Pooled financing mechanisms support local governments that are too small to undertake debt structuring and negotiations on their own, or at least to achieve a lower cost of funds than they could achieve alone. These funds usually come with specific eligibility criteria and may have a particular sector focus. Governments also often channel grant funds for project development and subsidies to specific activities through such entities.

Instrument category

Aggregation models

Implementation status

Low - limited evidence available

Enabling conditions and success factors
  • Strong coordination between stakeholders, ideally by a neutral party without conflict of interest, for example, in the energy efficiency services or products that can be purchased.
Instrument benefits
  • Overcomes high upfront costs.
  • Increases investor interest and confidence due to higher returns and greater stability than financing individual entities.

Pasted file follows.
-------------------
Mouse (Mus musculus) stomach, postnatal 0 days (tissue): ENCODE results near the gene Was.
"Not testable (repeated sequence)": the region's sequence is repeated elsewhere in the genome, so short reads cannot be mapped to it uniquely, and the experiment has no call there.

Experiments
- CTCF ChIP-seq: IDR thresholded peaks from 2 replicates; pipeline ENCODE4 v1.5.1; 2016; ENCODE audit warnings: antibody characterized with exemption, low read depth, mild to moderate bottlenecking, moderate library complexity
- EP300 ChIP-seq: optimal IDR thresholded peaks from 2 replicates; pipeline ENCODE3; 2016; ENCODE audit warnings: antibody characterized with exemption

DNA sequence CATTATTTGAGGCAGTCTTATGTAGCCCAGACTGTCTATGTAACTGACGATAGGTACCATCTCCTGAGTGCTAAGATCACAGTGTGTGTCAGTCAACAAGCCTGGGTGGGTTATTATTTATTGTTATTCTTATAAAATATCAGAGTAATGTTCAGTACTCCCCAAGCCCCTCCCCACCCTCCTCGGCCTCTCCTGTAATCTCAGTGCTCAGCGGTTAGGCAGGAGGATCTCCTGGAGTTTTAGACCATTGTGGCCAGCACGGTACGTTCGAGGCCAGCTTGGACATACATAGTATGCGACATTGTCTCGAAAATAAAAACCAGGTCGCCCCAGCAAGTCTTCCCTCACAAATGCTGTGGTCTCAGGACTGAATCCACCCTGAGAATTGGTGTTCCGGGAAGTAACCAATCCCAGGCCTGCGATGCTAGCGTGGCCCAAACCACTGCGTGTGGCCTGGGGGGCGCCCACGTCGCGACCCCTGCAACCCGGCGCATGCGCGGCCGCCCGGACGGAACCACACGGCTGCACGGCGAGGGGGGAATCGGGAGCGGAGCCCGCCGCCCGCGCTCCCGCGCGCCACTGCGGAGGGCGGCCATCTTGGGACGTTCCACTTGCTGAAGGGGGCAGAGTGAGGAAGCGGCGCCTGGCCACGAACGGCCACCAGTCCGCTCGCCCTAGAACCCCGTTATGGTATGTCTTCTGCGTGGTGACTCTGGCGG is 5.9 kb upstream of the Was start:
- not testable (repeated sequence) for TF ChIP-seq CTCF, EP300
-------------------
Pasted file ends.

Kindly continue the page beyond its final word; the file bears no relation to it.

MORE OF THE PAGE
Challenges and risks to implementation
  • Many stakeholders don't realise the beneficial impact of energy efficiency improvements on buildings and equipment, so it is important also to raise awareness and promote pooling finance options.
  • Building consensus, trust and a shared approach among stakeholders can be challenging. A neutral enabling agent is often important to broker such relationships.
Case studies

Pooled finance and a blended finance approach in the Water and Sanitation Pooled Fund (WSPF) in Tamil Nadu, India

View case study

Pooling finance for energy efficient buildings in South Africa

View case study

Want to share new instruments?

The Alliance is actively seeking updates to the financial instruments library. Please complete the form to suggest additional instruments.

Fill out the form